The Revival of AS Monaco (video)

Just 9 years ago, AS Monaco – the French principality’s only professional team – competed in the final of Europe’s premier club competition, losing 3–0 to Jose Mourinho’s Porto. Monaco defied all the odds to reach the Champions League final, beating both Real Madrid and a Chelsea side – then managed by Monaco’s current coach Claudio Ranieri – over two legs.

As significant as Monaco’s run to the final in Gelsenkirchen is the club’s subsequent fall from grace. In the 2010/11 season, ‘Les Rouges et Blanc’ were relegated to the second tier of French Football for the first time since 1976. However, following a myriad of changes in both the boardroom and the dugout, Russian billionaire Dimitry Rybolovlev purchased a majority shareholding in the club in December 2011. Currently joint top of Ligue 2, only now are the 7-time French champions beginning to show signs of a revival.

In spite of Monaco’s success on the pitch, financial mismanagement and boardroom unrest underpinned the club in the early 21st Century. In 2003, the French Professional League ordered that Monaco be relegated to Ligue 2, owing to unpaid debts estimated to be between 53 and 87 million Euros. Then club President Jean-Luis Campora – who had been at the helm at the Stade Louis II for 28 years – claimed that AS Monaco’s wealth, forever associated with the glitz and glamour of the French principality and the Monaco royal family, had never been anything more than a myth. The club successfully appealed LFP’s decision and remained in the top flight, however Campora exited his post shortly afterwards.

Unable to attract fresh investment, those most instrumental in guiding Monaco to the Champions League final soon left the club as a mass exodus took place in order to pay off rising debts. The following summer, Captain Ludovic Giuly, winger Jerome Rothen and strikers Fernando Morientes and Dado Prso all departed. Then Monaco coach and current French national boss Didier Deschamps was soon to follow after a disagreement with the club President Pierre Svara and a poor start to the season 2005/06 season: there have been 9 different managerial appointments at Monaco since Deschamps’ departure in September 2005. Patrice Evra and Emanuel Adebayor also left the South of France for the English Premier League in January 2006.

9 years on from their Champions League Final appearance, Monaco already appear to have heralded a new era under the stewardship of Dimitry Rybolovlev. Upon his acquisition of the club the self-declared “passionate football fan” claimed that Monaco are a club with “enormous potential” adding “I hope it can now realise its potential, both domestically and in Europe”. For the first time this Millennium, Monaco are on a financially sound footing and at the time of writing, occupy the 2nd promotion slot in Ligue 2, behind fellow big-boys Nantes only on goal difference.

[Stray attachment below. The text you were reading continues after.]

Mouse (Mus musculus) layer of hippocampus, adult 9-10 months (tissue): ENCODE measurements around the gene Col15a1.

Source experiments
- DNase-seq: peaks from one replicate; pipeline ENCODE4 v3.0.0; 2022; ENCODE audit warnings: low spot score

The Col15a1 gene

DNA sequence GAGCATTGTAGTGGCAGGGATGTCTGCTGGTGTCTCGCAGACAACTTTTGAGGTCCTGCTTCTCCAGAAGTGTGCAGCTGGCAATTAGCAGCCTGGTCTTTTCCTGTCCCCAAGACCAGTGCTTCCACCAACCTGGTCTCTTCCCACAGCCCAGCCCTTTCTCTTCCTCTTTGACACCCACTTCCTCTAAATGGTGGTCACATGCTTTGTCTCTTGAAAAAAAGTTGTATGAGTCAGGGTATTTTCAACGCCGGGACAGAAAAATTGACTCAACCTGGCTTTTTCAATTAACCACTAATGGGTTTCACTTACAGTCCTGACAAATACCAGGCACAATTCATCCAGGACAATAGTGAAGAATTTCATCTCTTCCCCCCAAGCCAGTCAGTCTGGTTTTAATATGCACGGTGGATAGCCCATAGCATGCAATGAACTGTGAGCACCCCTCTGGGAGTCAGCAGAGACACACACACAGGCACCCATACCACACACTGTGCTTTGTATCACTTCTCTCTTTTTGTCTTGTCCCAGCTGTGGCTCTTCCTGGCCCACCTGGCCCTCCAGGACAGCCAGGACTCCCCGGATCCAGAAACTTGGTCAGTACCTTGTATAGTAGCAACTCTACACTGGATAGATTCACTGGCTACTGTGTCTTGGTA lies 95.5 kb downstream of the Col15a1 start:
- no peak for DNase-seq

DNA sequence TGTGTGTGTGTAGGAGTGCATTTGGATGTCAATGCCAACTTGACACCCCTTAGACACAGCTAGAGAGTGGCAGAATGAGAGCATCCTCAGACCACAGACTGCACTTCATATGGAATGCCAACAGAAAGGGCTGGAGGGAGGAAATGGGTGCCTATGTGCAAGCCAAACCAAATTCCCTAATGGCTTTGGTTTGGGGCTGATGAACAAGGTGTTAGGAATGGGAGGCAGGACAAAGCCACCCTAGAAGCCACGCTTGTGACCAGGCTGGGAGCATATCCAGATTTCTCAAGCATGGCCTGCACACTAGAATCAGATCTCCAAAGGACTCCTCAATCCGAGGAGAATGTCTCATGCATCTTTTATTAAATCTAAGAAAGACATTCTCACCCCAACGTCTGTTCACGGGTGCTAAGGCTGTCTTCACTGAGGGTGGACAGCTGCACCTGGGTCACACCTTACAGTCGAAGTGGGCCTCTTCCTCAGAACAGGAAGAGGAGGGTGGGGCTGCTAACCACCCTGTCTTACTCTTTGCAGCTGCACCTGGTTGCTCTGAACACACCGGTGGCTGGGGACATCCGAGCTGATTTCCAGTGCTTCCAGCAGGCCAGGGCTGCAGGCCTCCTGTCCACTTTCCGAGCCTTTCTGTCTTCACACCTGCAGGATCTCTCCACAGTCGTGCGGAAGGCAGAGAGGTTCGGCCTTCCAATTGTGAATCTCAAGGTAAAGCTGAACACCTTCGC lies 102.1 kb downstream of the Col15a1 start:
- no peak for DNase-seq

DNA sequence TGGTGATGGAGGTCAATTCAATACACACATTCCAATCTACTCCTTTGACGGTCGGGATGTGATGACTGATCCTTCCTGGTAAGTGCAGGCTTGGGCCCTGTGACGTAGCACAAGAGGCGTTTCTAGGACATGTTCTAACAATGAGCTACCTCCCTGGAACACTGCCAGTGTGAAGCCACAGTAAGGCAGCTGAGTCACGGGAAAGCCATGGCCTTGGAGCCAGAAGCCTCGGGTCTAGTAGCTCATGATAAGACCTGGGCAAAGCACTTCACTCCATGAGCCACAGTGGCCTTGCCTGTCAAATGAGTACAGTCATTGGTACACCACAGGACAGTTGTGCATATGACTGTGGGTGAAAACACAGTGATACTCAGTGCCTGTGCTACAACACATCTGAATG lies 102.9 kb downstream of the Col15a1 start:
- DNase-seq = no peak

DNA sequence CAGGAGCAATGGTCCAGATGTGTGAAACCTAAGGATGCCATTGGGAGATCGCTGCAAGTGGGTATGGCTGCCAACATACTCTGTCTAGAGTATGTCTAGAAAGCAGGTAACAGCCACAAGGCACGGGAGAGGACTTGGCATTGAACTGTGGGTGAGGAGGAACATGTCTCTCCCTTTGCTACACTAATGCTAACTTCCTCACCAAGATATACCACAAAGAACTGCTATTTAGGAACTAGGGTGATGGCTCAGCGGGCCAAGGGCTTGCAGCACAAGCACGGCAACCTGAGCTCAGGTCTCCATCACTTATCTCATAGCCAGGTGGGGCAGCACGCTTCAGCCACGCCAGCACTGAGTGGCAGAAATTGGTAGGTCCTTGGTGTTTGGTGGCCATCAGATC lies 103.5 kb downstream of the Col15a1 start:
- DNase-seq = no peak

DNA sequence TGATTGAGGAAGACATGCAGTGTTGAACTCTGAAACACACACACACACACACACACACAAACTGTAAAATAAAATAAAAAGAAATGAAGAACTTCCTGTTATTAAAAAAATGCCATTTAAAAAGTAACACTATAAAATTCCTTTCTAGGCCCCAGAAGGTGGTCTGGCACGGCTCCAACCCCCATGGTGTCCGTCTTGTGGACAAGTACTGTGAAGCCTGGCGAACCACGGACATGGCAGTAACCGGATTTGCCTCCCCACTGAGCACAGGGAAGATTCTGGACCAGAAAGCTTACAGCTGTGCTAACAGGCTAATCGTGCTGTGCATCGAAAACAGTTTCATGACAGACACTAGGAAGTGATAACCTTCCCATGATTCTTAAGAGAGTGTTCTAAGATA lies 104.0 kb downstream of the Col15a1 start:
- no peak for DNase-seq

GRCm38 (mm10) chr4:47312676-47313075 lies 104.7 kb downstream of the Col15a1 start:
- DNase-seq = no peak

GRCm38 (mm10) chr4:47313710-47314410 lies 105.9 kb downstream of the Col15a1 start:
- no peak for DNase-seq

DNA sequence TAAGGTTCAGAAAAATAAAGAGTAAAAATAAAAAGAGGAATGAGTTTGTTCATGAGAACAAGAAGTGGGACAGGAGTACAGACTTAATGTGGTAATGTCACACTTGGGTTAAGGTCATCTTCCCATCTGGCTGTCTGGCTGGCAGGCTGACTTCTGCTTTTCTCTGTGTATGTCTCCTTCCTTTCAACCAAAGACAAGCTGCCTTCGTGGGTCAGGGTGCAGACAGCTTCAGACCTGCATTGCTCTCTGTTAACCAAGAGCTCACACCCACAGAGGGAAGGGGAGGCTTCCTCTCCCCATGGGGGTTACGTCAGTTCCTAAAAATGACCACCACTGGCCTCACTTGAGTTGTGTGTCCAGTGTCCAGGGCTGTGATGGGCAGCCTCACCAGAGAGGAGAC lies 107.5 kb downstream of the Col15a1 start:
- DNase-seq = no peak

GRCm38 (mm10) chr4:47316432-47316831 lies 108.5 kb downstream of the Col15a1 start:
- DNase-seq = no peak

In his attempt to fulfil Monaco’s potential, Rybolovlev appointed veteran Italian coach Claudio Ranieri at the start of this season and invested over 18 million Euros in the playing squad, 15 million Euros of which was spent on 18 year old Argentinean Lucas Ocampos from River Plate. Ocampos, a rumoured target of both Chelsea and Manchester United, along with the likes of top scorer Ibrahima Toure, who has netted 17 goals in just 21 appearances this season are players that the club will be aiming to keep at the Stade Louis II in order to achieve progress. Monaco has long since held a reputation as being a selling club, having offloaded their Champions League stars as well as the likes of World Cup winners Thierry Henry, Fabien Barthez and Emanuel Petit and foreign stars George Weah, Yaya Toure and Rafael Marquez in order to satisfy the huge debts bestowed on the club. The financial backing of Rybolovlev should prevent this from happening as the club look to build for the future.

With an average attendance of just 4,281 spectators at the Stade Louis II this season – less than half of the average of 10,830 during their Champions League Final season – Monaco’s supporters have perhaps yet to be fully convinced of an optimistic future. However, having flirted dangerously with previously unthinkable relegation to the National division – France’s third tier – before Rybolovlev’s arrival last season, Monaco’s progress in the past year means that memories of the 2004 Champions League Final may not appear so distant and that once again AS Monaco may dare to dream of competing with Europe’s elite.  Their greatest challenge – should they achieve promotion this year – will be rivalling PSG whilst not contravening UEFA’s new financial fair play regulations.